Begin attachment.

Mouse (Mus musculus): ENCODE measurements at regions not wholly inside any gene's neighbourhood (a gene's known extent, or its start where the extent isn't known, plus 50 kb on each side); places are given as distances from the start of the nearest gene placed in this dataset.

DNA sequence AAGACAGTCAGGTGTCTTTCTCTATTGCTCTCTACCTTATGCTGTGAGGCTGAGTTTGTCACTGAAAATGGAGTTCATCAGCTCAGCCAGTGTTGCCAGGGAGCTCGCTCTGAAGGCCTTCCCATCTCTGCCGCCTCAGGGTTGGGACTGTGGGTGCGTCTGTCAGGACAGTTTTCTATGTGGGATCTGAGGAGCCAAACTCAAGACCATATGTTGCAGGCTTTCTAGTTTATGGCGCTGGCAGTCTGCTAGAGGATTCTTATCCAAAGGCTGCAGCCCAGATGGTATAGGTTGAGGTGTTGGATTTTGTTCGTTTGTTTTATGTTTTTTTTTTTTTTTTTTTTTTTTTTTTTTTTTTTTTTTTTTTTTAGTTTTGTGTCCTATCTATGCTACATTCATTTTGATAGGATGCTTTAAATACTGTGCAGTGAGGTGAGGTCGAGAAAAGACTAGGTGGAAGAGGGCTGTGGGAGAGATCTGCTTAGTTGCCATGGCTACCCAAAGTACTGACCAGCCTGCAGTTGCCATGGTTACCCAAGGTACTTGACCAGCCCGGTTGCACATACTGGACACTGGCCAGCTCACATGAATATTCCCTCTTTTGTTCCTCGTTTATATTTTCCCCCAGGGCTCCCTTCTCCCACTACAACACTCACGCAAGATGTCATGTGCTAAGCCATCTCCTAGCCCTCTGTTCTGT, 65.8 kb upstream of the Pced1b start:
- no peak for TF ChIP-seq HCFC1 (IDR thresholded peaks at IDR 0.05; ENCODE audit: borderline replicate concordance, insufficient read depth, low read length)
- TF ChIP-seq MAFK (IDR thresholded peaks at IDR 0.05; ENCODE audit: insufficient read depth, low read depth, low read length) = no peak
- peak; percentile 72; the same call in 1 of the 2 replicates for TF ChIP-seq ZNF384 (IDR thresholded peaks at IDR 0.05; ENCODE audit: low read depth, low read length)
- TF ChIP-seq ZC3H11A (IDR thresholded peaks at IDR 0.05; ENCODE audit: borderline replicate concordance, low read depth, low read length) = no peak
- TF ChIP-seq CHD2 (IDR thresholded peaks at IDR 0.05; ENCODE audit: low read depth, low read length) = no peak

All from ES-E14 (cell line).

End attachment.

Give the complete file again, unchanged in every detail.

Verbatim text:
Mouse (Mus musculus): ENCODE measurements at regions not wholly inside any gene's neighbourhood (a gene's known extent, or its start where the extent isn't known, plus 50 kb on each side); places are given as distances from the start of the nearest gene placed in this dataset.

DNA sequence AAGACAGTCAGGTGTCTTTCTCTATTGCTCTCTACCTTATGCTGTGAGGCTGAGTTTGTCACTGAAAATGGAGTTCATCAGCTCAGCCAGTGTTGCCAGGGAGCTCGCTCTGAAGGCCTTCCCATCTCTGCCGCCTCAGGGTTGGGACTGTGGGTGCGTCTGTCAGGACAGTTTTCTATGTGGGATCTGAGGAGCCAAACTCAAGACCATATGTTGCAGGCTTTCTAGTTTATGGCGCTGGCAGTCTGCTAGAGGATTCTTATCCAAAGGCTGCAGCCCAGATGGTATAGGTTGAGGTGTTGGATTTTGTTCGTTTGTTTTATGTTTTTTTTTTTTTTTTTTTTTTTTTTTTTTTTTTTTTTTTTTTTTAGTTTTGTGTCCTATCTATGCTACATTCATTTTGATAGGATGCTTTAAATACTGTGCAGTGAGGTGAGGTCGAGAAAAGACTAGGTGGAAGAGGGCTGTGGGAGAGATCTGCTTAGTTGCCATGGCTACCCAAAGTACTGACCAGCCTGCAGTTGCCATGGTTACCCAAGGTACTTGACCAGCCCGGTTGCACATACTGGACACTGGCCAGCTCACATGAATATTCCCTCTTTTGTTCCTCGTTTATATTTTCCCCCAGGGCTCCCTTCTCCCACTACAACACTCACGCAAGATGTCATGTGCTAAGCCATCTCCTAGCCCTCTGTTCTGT, 65.8 kb upstream of the Pced1b start:
- no peak for TF ChIP-seq HCFC1 (IDR thresholded peaks at IDR 0.05; ENCODE audit: borderline replicate concordance, insufficient read depth, low read length)
- TF ChIP-seq MAFK (IDR thresholded peaks at IDR 0.05; ENCODE audit: insufficient read depth, low read depth, low read length) = no peak
- peak; percentile 72; the same call in 1 of the 2 replicates for TF ChIP-seq ZNF384 (IDR thresholded peaks at IDR 0.05; ENCODE audit: low read depth, low read length)
- TF ChIP-seq ZC3H11A (IDR thresholded peaks at IDR 0.05; ENCODE audit: borderline replicate concordance, low read depth, low read length) = no peak
- TF ChIP-seq CHD2 (IDR thresholded peaks at IDR 0.05; ENCODE audit: low read depth, low read length) = no peak

All from ES-E14 (cell line).